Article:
Since I got off for Spring Break last Friday, I've felt a little down. SVA's students have break a week earlier than the other schools, so all my friends will have off next week while I'll be going back. I've been extremely lonely & alone, even to the point where the closest thing that could cheer me up was to just walk around town in the cold for hours. Tonight, I went to the movies (alone) feeling down & the film actually cheered me up a bit. In the end, I walked out of the theater feeling satisfied & happier than when I went in.
Back to Blue Sky's Seuss: like I said, I was skeptical when the movie was first announced, but after seeing a maquette of Vlad the vulture & these two pictures of the Mayor of Whoville & Horton:
A lot of CG films like Madagascar tried to pull off the wacky, spontaneous actions you find in classic cartoons like squash & stretch & blur/streak effects, but they still come off as stiff & rigid characters. With Horton, they finally pulled it off, & flawlessly. The animation in Horton has some of the best CG animation I've ever seen, especially in the the animation of Vlad & the Mayor. After seeing the TV ad when the Mayor screams in agony over a stapler to the head, I knew as an animator that I was in for a treat. We eat that up like it was going out of style. & don't worry traditional animation fans, there's a few treats for you in there, too!
Now on to the voices: now when I think "Horton", I think of a timid yet lovable type, having a small voice but with big things to say. The Clampett Horton was too much of a "DUH...Which way did he go George..." type of voice, while Hans Conreid's voice for Chuck Jones' Horton was spot on. When I first saw/heard Jim Carrey going through his "funny hats" line in the teaser trailer, I thought that was a really bad move. The idea of Ace Ventura in an elephant suit freaking out all over the place was a really hard to think about. I thought somebody like Albert Brooks would play a better Horton than Jim Carrey.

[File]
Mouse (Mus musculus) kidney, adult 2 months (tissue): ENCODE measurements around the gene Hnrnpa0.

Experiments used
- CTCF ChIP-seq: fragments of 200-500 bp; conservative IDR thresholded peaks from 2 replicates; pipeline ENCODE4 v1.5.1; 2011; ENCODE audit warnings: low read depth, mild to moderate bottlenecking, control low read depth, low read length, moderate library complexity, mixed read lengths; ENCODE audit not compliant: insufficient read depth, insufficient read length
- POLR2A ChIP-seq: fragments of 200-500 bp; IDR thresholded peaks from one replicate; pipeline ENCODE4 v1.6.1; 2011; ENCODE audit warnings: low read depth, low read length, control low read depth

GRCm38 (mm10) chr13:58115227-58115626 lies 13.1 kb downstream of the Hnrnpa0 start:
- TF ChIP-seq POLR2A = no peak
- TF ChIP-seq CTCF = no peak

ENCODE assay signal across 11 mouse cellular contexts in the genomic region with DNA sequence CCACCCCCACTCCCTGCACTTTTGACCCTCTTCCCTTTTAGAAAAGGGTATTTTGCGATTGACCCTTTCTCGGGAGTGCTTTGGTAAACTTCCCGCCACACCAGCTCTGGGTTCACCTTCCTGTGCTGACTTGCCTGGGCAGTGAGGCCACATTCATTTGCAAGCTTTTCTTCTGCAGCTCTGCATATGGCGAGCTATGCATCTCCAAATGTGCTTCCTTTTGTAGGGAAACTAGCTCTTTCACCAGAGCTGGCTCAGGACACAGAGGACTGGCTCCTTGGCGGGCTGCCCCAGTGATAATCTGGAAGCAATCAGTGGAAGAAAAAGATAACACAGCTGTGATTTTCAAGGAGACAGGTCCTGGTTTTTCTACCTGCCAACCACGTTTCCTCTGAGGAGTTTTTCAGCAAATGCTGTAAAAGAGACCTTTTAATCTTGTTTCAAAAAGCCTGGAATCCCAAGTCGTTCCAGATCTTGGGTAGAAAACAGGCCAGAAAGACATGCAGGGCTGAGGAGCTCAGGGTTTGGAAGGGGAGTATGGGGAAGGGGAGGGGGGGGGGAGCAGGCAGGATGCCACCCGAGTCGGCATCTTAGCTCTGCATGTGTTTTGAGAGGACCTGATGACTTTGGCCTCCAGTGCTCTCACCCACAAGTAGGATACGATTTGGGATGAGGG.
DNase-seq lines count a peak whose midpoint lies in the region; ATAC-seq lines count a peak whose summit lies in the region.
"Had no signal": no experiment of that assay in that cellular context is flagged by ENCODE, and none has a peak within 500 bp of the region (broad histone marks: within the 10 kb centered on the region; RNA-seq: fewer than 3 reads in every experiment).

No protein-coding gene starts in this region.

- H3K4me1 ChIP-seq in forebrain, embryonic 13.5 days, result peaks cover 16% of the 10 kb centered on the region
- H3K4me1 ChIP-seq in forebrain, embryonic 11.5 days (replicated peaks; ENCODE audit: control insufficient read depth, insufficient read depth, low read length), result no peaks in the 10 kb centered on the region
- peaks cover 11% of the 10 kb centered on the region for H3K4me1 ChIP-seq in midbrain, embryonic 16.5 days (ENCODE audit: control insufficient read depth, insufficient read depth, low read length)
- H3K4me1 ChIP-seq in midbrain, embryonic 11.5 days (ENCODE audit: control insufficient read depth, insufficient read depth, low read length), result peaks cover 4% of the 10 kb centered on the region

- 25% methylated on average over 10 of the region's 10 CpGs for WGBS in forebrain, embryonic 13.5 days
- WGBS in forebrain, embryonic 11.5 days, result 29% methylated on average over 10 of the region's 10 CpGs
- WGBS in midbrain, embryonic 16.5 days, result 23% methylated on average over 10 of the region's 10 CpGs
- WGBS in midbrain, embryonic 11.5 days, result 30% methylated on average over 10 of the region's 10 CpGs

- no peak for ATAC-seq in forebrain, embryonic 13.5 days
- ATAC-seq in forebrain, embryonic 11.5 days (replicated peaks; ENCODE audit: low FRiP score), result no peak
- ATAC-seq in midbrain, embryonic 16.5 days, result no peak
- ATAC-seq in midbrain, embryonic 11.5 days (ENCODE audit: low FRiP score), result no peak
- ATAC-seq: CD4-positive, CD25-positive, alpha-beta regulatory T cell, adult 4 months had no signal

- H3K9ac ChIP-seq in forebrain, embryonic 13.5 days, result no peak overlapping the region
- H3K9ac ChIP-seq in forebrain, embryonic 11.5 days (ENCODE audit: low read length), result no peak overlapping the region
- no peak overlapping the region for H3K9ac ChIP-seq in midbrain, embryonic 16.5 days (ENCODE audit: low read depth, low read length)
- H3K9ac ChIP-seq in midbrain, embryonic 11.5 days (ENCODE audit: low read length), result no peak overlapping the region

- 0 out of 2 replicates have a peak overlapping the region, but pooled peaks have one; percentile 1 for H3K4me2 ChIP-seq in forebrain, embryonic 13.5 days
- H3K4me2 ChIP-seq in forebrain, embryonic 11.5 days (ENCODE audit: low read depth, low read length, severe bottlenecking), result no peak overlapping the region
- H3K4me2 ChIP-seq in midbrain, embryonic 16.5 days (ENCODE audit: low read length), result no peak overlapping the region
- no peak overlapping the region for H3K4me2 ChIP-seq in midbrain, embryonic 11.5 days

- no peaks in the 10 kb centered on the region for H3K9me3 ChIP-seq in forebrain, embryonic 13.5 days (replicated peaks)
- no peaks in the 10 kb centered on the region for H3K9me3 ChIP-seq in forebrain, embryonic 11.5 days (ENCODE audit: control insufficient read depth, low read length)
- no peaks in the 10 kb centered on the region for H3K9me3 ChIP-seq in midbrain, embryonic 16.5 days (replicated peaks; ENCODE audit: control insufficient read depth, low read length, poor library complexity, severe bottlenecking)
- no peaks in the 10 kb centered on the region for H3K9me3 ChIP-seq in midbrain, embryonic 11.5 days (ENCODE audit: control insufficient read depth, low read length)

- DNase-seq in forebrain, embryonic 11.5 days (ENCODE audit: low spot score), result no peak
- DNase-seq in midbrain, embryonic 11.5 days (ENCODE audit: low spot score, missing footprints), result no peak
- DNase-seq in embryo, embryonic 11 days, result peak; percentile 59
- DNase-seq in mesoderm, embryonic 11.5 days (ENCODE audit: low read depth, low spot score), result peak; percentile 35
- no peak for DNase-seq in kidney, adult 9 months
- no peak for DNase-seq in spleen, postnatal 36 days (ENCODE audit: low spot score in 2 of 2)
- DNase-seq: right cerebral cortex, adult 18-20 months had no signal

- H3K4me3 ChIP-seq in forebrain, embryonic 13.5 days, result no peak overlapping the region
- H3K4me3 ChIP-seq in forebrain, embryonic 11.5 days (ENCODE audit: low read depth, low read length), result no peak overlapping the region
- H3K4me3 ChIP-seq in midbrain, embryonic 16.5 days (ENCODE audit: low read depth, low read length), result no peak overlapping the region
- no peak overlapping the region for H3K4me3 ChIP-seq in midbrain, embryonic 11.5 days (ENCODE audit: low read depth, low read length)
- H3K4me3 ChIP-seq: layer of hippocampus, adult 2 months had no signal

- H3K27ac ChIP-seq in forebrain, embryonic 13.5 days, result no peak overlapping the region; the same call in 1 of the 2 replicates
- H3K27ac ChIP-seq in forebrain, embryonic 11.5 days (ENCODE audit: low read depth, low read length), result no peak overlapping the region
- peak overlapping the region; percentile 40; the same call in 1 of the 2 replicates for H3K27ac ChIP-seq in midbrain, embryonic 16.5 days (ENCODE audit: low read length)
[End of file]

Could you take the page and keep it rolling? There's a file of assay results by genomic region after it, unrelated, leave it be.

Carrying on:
But now after seeing the movie, I think Carrey's performance was perfect. He put a lot of heart into the role & that made the character extremely appealing & likable. & on top of that, Carrey himself is a die hard Seuss fan, so he knew what he was putting his voice to. Steve Carell & Carol Burnett's performances were great too. I'm usually not a fan of studios using big name actors as voices in animated films, but in this case I can make an exception. Blue Sky made the right choices in choosing the voice talent for the film. At times, you forget that they're Steve Carell or Jim Carrey.
I'm not the kind of person who really laughs at a movie & I could probably count the number of times a movie has made me laugh out loud with one hand, but this film did make me laugh out loud a few times. & if I laughed, then chances are every single person in the theater would be laughing twice as hard as I was twice the amount of time. Unlike a lot of films like Shrek, Horton doesn't have to stoop so low as to use pop-culture references or fart jokes to get a laugh (in fact, there's not a single fart joke throughout the entire movie, it's a freakin' miracle!). Sure, some jokes may be a bit lowbrow to some, but they aren't unbearable. & unlike Shrek, these jokes will not date the film. This film shall live on through the ages!
But as for Blue Sky's next planned Seuss film, Green Eggs & Ham, I don't quite know how they'll pull that one off. We'll see how that turns out a few years down the road.
*P.S.* Since I came back from the movies, I've drawn pages of Horton-themed sketches to help break apart the long stretch of words I had to say about the film. But my scanner here at home is on the fritz, so I can't post them. When I get back to SVA on Monday or Tuesday, I'll post them then. 'Til then, imagine how great they look between all those white letters!